For some areas, it means flattish home prices, which would allow incomes to help catch up to recent price increases. For other areas, it could mean home-price growth in the 2 to 4 percent range, more in line with income growth.
Minor price declines are certainly possible. The states most at risk for seeing price declines (according to the Arch MI Risk Index) are similar to those that have the weakest housing markets this year, including Alaska, Connecticut, Mississippi, Louisiana and West Virginia.
Interest rates are set for a further gradual rise this year — but keep in mind that rate spikes in today’s global economy are somewhat self-correcting because they cool economic growth, creating pressure for rate moderation or decreases. The average 30-year fixed mortgage rate may average between 5 and 5.25 percent this coming year.
Rising rates have historically caused a mild slowdown in transactions, slowed home-price growth and a large reduction in refinances. One estimate of the size of the typical impact of higher rates comes from J.P. Morgan researchers who found that each rate increase of 0.25 percent trims homes sales by roughly 2 percent.
With supply still tight, history suggests the odds of seeing widespread material home-price declines are slim. Looking back at past bump-ups in mortgage rates finds that higher rates didn’t result in falling home prices, with one glaring exception — the housing bust of 10 years ago.
It isn’t that this time is different. It’s that last time was different. A decade ago, the U.S. was oversupplied with homes and was awash in crazy loan products that no longer exist, such as no-doc loans. History suggests that while higher mortgage rates cause some buyers to temporarily hold off, employment is a more important determinant of housing demand in the long run.
Painful, but overdue
Mortgage rates are likely headed higher over the next year. The Federal Reserve is gradually reducing, or tapering, its purchases of agency mortgage-backed securities to replace run-offs. This alone may increase mortgage rates by roughly 0.25 percent over the next few years.
The federal government’s budget deficit is large and rising rapidly. In order to find buyers for all those additional bonds, higher interest rates may be needed. The Federal Open Market Committee has raised the funds target rate by 0.75 percent so far this year and their projections imply several more to come.
While there are many reasons to expect mortgage rates to increase modestly, the direction and pace of interest rate increases is uncertain since it depends on future inflation, policy changes, economic and financial market conditions and events overseas. Painful higher rates were overdue, but if rates had risen to more normal levels sooner, home prices in hot markets would not have gone up as much.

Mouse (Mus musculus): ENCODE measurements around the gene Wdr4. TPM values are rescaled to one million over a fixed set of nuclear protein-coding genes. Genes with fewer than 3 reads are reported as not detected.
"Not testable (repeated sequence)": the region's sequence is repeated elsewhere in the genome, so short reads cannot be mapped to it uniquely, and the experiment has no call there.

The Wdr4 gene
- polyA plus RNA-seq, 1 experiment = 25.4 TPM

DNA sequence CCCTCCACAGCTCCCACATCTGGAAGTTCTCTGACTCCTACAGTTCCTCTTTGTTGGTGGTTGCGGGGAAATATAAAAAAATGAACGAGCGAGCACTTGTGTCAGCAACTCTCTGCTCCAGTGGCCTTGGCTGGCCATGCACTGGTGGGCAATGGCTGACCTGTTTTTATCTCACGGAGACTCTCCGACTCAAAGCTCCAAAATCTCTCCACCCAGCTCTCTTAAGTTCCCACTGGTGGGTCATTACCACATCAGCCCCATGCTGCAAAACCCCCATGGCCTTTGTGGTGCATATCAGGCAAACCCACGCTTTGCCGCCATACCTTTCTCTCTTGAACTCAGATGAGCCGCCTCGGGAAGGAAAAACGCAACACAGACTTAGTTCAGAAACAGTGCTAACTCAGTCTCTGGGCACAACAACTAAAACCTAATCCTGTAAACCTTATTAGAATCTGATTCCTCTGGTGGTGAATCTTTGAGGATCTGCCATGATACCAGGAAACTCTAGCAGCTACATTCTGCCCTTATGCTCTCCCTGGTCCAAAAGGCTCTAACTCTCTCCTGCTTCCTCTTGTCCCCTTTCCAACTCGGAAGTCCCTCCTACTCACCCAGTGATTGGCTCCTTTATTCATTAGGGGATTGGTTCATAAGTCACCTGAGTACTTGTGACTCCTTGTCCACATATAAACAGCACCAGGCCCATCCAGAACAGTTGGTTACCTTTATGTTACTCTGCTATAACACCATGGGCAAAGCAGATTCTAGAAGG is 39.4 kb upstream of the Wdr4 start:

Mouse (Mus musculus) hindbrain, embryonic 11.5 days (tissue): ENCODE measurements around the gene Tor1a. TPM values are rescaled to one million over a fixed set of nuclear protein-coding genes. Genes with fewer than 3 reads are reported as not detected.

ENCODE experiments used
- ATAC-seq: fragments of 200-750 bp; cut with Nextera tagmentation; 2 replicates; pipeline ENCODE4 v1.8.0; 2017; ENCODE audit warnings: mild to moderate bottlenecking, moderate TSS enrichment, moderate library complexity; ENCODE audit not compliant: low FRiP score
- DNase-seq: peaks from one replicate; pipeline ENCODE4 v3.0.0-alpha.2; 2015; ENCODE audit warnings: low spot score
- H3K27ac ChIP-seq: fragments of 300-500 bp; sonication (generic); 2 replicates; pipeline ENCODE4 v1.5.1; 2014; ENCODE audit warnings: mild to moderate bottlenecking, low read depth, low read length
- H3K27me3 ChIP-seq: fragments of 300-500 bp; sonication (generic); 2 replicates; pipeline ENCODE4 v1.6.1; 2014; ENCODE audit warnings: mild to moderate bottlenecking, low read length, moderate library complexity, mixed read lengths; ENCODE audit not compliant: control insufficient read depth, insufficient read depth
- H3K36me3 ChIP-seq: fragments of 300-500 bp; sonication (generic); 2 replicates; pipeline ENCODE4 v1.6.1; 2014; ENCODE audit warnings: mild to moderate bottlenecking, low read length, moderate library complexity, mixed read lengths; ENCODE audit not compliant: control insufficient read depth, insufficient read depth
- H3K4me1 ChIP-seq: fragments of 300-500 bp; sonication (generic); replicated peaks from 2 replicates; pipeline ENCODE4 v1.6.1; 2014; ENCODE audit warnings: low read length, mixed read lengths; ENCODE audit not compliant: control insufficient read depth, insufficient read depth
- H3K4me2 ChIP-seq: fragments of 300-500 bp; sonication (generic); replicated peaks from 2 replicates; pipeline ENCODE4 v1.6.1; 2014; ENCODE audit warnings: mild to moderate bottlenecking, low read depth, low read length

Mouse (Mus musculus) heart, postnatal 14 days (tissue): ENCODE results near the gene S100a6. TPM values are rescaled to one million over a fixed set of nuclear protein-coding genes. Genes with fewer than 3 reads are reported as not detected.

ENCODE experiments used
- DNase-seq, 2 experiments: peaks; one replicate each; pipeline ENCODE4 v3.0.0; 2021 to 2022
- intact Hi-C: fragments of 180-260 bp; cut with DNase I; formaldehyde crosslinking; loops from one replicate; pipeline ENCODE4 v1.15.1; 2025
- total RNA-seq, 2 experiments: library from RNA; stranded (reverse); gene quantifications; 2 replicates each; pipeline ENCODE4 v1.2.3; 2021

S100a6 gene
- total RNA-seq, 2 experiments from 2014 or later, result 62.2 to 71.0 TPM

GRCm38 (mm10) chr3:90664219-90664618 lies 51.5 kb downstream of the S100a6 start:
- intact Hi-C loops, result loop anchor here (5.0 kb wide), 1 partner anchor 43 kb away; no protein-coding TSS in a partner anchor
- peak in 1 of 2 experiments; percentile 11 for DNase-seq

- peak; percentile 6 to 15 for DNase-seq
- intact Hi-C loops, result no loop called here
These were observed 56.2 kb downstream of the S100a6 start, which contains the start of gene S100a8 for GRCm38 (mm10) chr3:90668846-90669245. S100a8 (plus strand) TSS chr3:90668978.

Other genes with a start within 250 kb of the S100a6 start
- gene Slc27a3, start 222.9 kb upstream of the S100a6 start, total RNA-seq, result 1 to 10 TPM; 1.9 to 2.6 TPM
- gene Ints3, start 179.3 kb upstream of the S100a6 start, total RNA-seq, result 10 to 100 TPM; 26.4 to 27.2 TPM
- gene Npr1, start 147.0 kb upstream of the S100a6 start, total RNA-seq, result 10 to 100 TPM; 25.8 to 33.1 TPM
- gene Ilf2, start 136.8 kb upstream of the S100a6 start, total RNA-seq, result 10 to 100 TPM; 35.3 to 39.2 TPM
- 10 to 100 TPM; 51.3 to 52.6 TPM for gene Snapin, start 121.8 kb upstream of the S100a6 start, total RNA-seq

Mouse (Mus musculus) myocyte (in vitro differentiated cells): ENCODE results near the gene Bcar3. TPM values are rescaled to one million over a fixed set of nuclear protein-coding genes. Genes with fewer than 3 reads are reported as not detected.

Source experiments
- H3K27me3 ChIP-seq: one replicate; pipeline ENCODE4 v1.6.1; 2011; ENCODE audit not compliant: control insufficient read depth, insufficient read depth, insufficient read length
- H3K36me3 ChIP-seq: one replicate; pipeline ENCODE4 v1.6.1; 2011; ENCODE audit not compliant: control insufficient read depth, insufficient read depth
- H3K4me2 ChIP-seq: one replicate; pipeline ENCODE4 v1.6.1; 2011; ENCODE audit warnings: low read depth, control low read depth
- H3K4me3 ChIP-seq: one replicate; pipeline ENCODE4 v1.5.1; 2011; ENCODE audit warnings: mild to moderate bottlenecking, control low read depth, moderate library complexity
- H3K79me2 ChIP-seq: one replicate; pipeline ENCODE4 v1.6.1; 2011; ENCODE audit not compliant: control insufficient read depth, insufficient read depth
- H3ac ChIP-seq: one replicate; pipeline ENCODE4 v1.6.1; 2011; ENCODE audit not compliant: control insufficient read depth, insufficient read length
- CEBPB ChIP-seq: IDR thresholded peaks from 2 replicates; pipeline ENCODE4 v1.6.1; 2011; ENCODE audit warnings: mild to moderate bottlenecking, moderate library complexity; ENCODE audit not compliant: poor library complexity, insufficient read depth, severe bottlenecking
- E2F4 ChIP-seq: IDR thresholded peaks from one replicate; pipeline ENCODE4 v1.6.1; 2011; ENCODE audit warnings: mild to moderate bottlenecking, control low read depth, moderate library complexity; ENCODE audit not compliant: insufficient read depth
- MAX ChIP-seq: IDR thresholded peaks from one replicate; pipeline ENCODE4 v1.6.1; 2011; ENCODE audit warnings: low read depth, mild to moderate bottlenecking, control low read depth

Mortgage originators can see that a long-anticipated slowdown has finally arrived. Both home sales and price growth are slowing quickly, particularly in the West. The slowdown is likely to worsen, given mortgage rates could rise another quarter to half a percentage point over the next few years.
This will cause home-price growth to continue to slow, but a housing bust doesn’t seem imminent, thanks to the strongest job market in 20 years, a shortage of housing and strong (but temporary) federal stimulus — at least for the next six to 12 months. In addition, mortgage rates are up but are still relatively low. Mortgages rates have been higher than today’s rates more than 80 percent of the time since 1970.
Even with higher mortgage rates and some markets now overvalued, solid economic growth, a healthy labor market and a shortage of entry-level homes should prevent material declines in home prices. More specifically, national home prices could grow in the 2 to 4 percent a year range as long as the U.S. continues to have an overall healthy job market.
Price growth has been too strong for several years, fueled in part by abnormally low interest rates. A mild deceleration in home sales and Home Price Index growth is actually healthy, because it will calm excessive price growth — which has pushed many markets, particularly in the West, into overvalued territory.